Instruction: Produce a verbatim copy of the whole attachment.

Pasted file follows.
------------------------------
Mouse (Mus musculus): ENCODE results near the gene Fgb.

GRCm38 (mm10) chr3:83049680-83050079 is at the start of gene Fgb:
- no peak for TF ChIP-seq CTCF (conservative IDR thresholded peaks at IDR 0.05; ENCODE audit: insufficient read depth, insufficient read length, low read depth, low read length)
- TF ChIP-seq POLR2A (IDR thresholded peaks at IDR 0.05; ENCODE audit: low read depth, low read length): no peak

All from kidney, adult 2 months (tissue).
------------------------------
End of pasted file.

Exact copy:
Mouse (Mus musculus): ENCODE results near the gene Fgb.

GRCm38 (mm10) chr3:83049680-83050079 is at the start of gene Fgb:
- no peak for TF ChIP-seq CTCF (conservative IDR thresholded peaks at IDR 0.05; ENCODE audit: insufficient read depth, insufficient read length, low read depth, low read length)
- TF ChIP-seq POLR2A (IDR thresholded peaks at IDR 0.05; ENCODE audit: low read depth, low read length): no peak

All from kidney, adult 2 months (tissue).